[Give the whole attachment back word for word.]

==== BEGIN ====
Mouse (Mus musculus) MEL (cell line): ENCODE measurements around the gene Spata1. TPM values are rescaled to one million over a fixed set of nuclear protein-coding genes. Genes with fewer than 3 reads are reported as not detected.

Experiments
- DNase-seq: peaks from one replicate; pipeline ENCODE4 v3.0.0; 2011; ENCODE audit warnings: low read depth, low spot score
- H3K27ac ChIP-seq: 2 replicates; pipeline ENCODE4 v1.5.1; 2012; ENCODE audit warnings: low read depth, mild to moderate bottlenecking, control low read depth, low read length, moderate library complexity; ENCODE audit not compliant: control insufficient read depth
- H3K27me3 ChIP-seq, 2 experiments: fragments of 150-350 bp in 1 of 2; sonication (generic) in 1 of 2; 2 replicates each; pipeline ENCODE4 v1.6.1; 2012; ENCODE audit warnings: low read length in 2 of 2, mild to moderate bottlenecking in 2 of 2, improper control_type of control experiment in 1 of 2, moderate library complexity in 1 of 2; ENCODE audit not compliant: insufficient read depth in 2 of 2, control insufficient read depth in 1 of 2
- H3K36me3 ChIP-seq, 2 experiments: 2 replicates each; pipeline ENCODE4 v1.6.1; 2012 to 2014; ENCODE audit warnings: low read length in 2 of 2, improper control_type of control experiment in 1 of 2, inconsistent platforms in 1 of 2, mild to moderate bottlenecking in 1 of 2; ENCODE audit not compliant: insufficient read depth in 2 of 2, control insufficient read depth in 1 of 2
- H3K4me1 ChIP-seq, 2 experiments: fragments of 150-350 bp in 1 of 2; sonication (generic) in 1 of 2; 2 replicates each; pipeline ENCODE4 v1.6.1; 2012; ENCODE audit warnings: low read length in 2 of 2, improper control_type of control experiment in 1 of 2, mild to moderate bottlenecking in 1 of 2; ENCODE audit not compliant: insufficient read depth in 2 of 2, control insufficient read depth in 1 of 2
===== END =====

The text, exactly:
Mouse (Mus musculus) MEL (cell line): ENCODE measurements around the gene Spata1. TPM values are rescaled to one million over a fixed set of nuclear protein-coding genes. Genes with fewer than 3 reads are reported as not detected.

Experiments
- DNase-seq: peaks from one replicate; pipeline ENCODE4 v3.0.0; 2011; ENCODE audit warnings: low read depth, low spot score
- H3K27ac ChIP-seq: 2 replicates; pipeline ENCODE4 v1.5.1; 2012; ENCODE audit warnings: low read depth, mild to moderate bottlenecking, control low read depth, low read length, moderate library complexity; ENCODE audit not compliant: control insufficient read depth
- H3K27me3 ChIP-seq, 2 experiments: fragments of 150-350 bp in 1 of 2; sonication (generic) in 1 of 2; 2 replicates each; pipeline ENCODE4 v1.6.1; 2012; ENCODE audit warnings: low read length in 2 of 2, mild to moderate bottlenecking in 2 of 2, improper control_type of control experiment in 1 of 2, moderate library complexity in 1 of 2; ENCODE audit not compliant: insufficient read depth in 2 of 2, control insufficient read depth in 1 of 2
- H3K36me3 ChIP-seq, 2 experiments: 2 replicates each; pipeline ENCODE4 v1.6.1; 2012 to 2014; ENCODE audit warnings: low read length in 2 of 2, improper control_type of control experiment in 1 of 2, inconsistent platforms in 1 of 2, mild to moderate bottlenecking in 1 of 2; ENCODE audit not compliant: insufficient read depth in 2 of 2, control insufficient read depth in 1 of 2
- H3K4me1 ChIP-seq, 2 experiments: fragments of 150-350 bp in 1 of 2; sonication (generic) in 1 of 2; 2 replicates each; pipeline ENCODE4 v1.6.1; 2012; ENCODE audit warnings: low read length in 2 of 2, improper control_type of control experiment in 1 of 2, mild to moderate bottlenecking in 1 of 2; ENCODE audit not compliant: insufficient read depth in 2 of 2, control insufficient read depth in 1 of 2